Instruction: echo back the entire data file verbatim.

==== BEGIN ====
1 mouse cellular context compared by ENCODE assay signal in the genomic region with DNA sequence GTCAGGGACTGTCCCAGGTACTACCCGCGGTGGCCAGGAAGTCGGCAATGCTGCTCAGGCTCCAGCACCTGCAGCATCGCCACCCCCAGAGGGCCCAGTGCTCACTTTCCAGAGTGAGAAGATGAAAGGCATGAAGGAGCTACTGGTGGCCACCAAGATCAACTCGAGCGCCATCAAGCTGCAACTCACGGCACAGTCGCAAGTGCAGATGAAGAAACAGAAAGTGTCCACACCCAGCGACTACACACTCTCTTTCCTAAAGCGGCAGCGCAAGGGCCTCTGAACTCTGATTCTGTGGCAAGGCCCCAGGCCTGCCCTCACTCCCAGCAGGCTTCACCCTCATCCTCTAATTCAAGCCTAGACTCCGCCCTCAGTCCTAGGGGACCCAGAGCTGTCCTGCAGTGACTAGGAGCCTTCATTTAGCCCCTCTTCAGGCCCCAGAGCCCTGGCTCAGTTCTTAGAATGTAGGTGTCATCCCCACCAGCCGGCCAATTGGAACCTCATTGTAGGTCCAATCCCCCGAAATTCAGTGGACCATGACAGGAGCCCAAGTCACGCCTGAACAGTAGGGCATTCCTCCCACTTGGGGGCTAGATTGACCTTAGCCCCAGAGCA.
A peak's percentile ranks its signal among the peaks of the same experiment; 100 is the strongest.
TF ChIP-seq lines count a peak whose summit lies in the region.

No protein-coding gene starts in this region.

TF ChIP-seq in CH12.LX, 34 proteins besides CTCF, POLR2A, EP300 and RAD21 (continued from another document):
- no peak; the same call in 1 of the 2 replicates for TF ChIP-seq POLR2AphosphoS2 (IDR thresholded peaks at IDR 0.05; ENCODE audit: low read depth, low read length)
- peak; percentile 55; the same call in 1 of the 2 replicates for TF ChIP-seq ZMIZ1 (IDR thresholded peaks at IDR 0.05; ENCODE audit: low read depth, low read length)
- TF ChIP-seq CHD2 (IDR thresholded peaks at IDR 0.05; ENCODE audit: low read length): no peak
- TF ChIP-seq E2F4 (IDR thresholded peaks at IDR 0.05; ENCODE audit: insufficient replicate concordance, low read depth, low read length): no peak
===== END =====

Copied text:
1 mouse cellular context compared by ENCODE assay signal in the genomic region with DNA sequence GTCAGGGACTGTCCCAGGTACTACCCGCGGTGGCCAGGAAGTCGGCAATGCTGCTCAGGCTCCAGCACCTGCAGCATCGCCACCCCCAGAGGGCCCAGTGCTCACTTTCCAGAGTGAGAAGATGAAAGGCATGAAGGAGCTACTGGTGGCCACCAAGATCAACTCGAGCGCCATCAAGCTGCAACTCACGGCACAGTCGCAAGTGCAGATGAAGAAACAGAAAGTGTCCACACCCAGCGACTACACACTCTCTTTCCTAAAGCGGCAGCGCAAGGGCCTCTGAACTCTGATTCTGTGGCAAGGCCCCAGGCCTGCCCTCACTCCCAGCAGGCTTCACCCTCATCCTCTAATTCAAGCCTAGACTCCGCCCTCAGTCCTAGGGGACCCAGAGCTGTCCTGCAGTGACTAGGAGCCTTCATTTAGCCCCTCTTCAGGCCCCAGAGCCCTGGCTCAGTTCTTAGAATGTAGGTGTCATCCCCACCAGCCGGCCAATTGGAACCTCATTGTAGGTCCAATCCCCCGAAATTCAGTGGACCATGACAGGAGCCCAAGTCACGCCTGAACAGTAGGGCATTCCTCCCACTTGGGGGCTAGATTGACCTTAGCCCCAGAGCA.
A peak's percentile ranks its signal among the peaks of the same experiment; 100 is the strongest.
TF ChIP-seq lines count a peak whose summit lies in the region.

No protein-coding gene starts in this region.

TF ChIP-seq in CH12.LX, 34 proteins besides CTCF, POLR2A, EP300 and RAD21 (continued from another document):
- no peak; the same call in 1 of the 2 replicates for TF ChIP-seq POLR2AphosphoS2 (IDR thresholded peaks at IDR 0.05; ENCODE audit: low read depth, low read length)
- peak; percentile 55; the same call in 1 of the 2 replicates for TF ChIP-seq ZMIZ1 (IDR thresholded peaks at IDR 0.05; ENCODE audit: low read depth, low read length)
- TF ChIP-seq CHD2 (IDR thresholded peaks at IDR 0.05; ENCODE audit: low read length): no peak
- TF ChIP-seq E2F4 (IDR thresholded peaks at IDR 0.05; ENCODE audit: insufficient replicate concordance, low read depth, low read length): no peak